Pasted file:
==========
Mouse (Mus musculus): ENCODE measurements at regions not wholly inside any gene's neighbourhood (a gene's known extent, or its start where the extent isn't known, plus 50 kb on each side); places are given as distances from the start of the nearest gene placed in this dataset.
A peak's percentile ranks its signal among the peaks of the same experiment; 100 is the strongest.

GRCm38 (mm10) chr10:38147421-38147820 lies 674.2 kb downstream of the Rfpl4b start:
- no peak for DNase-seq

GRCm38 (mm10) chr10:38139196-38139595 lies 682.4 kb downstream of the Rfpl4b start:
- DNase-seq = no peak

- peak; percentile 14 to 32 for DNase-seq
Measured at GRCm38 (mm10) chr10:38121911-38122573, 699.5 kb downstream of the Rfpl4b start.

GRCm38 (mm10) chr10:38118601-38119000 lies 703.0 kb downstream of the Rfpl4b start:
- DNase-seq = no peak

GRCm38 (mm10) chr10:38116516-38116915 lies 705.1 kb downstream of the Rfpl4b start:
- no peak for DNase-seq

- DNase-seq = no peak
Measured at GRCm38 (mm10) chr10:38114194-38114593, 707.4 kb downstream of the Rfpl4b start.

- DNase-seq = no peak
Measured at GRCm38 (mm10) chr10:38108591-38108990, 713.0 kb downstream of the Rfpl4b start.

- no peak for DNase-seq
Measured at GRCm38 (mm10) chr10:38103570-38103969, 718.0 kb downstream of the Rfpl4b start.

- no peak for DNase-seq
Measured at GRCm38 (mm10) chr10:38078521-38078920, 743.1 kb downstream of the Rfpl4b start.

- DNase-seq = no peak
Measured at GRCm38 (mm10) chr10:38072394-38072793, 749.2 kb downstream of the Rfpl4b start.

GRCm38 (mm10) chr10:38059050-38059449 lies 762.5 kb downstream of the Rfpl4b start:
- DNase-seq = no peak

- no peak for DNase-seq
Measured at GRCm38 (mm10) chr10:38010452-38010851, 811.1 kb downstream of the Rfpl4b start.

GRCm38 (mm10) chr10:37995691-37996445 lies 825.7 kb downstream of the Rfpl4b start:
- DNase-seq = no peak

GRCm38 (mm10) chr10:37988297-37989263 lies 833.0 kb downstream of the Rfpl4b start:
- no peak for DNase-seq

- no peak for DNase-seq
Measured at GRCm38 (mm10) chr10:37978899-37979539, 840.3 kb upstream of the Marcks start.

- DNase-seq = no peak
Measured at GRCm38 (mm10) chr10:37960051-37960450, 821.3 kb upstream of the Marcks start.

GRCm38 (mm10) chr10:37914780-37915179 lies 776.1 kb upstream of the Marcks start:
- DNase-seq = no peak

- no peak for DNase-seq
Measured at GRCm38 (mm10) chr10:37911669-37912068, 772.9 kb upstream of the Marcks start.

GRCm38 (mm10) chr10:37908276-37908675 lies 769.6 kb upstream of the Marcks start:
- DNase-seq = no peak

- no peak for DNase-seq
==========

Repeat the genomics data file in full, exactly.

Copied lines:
Mouse (Mus musculus): ENCODE measurements at regions not wholly inside any gene's neighbourhood (a gene's known extent, or its start where the extent isn't known, plus 50 kb on each side); places are given as distances from the start of the nearest gene placed in this dataset.
A peak's percentile ranks its signal among the peaks of the same experiment; 100 is the strongest.

GRCm38 (mm10) chr10:38147421-38147820 lies 674.2 kb downstream of the Rfpl4b start:
- no peak for DNase-seq

GRCm38 (mm10) chr10:38139196-38139595 lies 682.4 kb downstream of the Rfpl4b start:
- DNase-seq = no peak

- peak; percentile 14 to 32 for DNase-seq
Measured at GRCm38 (mm10) chr10:38121911-38122573, 699.5 kb downstream of the Rfpl4b start.

GRCm38 (mm10) chr10:38118601-38119000 lies 703.0 kb downstream of the Rfpl4b start:
- DNase-seq = no peak

GRCm38 (mm10) chr10:38116516-38116915 lies 705.1 kb downstream of the Rfpl4b start:
- no peak for DNase-seq

- DNase-seq = no peak
Measured at GRCm38 (mm10) chr10:38114194-38114593, 707.4 kb downstream of the Rfpl4b start.

- DNase-seq = no peak
Measured at GRCm38 (mm10) chr10:38108591-38108990, 713.0 kb downstream of the Rfpl4b start.

- no peak for DNase-seq
Measured at GRCm38 (mm10) chr10:38103570-38103969, 718.0 kb downstream of the Rfpl4b start.

- no peak for DNase-seq
Measured at GRCm38 (mm10) chr10:38078521-38078920, 743.1 kb downstream of the Rfpl4b start.

- DNase-seq = no peak
Measured at GRCm38 (mm10) chr10:38072394-38072793, 749.2 kb downstream of the Rfpl4b start.

GRCm38 (mm10) chr10:38059050-38059449 lies 762.5 kb downstream of the Rfpl4b start:
- DNase-seq = no peak

- no peak for DNase-seq
Measured at GRCm38 (mm10) chr10:38010452-38010851, 811.1 kb downstream of the Rfpl4b start.

GRCm38 (mm10) chr10:37995691-37996445 lies 825.7 kb downstream of the Rfpl4b start:
- DNase-seq = no peak

GRCm38 (mm10) chr10:37988297-37989263 lies 833.0 kb downstream of the Rfpl4b start:
- no peak for DNase-seq

- no peak for DNase-seq
Measured at GRCm38 (mm10) chr10:37978899-37979539, 840.3 kb upstream of the Marcks start.

- DNase-seq = no peak
Measured at GRCm38 (mm10) chr10:37960051-37960450, 821.3 kb upstream of the Marcks start.

GRCm38 (mm10) chr10:37914780-37915179 lies 776.1 kb upstream of the Marcks start:
- DNase-seq = no peak

- no peak for DNase-seq
Measured at GRCm38 (mm10) chr10:37911669-37912068, 772.9 kb upstream of the Marcks start.

GRCm38 (mm10) chr10:37908276-37908675 lies 769.6 kb upstream of the Marcks start:
- DNase-seq = no peak

- no peak for DNase-seq